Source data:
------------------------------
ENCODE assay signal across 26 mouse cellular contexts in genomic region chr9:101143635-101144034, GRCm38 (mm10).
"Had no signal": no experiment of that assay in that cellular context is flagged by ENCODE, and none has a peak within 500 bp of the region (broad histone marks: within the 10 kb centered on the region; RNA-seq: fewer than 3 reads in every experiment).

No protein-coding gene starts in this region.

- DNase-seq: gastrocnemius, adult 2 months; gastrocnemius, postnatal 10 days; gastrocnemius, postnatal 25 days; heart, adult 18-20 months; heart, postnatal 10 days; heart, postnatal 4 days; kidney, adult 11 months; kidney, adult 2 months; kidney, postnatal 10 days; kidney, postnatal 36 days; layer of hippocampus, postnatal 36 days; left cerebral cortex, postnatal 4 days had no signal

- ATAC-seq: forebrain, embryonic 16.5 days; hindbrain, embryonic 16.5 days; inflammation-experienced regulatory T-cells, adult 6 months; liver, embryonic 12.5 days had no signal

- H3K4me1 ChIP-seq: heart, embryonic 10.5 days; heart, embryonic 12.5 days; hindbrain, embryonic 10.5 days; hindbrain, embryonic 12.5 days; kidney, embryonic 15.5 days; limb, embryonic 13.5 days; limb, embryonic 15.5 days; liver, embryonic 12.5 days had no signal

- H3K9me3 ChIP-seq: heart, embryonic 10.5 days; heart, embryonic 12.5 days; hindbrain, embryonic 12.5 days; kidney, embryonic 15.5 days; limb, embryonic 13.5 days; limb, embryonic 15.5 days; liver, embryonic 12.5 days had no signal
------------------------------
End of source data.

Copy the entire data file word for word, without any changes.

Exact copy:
ENCODE assay signal across 26 mouse cellular contexts in genomic region chr9:101143635-101144034, GRCm38 (mm10).
"Had no signal": no experiment of that assay in that cellular context is flagged by ENCODE, and none has a peak within 500 bp of the region (broad histone marks: within the 10 kb centered on the region; RNA-seq: fewer than 3 reads in every experiment).

No protein-coding gene starts in this region.

- DNase-seq: gastrocnemius, adult 2 months; gastrocnemius, postnatal 10 days; gastrocnemius, postnatal 25 days; heart, adult 18-20 months; heart, postnatal 10 days; heart, postnatal 4 days; kidney, adult 11 months; kidney, adult 2 months; kidney, postnatal 10 days; kidney, postnatal 36 days; layer of hippocampus, postnatal 36 days; left cerebral cortex, postnatal 4 days had no signal

- ATAC-seq: forebrain, embryonic 16.5 days; hindbrain, embryonic 16.5 days; inflammation-experienced regulatory T-cells, adult 6 months; liver, embryonic 12.5 days had no signal

- H3K4me1 ChIP-seq: heart, embryonic 10.5 days; heart, embryonic 12.5 days; hindbrain, embryonic 10.5 days; hindbrain, embryonic 12.5 days; kidney, embryonic 15.5 days; limb, embryonic 13.5 days; limb, embryonic 15.5 days; liver, embryonic 12.5 days had no signal

- H3K9me3 ChIP-seq: heart, embryonic 10.5 days; heart, embryonic 12.5 days; hindbrain, embryonic 12.5 days; kidney, embryonic 15.5 days; limb, embryonic 13.5 days; limb, embryonic 15.5 days; liver, embryonic 12.5 days had no signal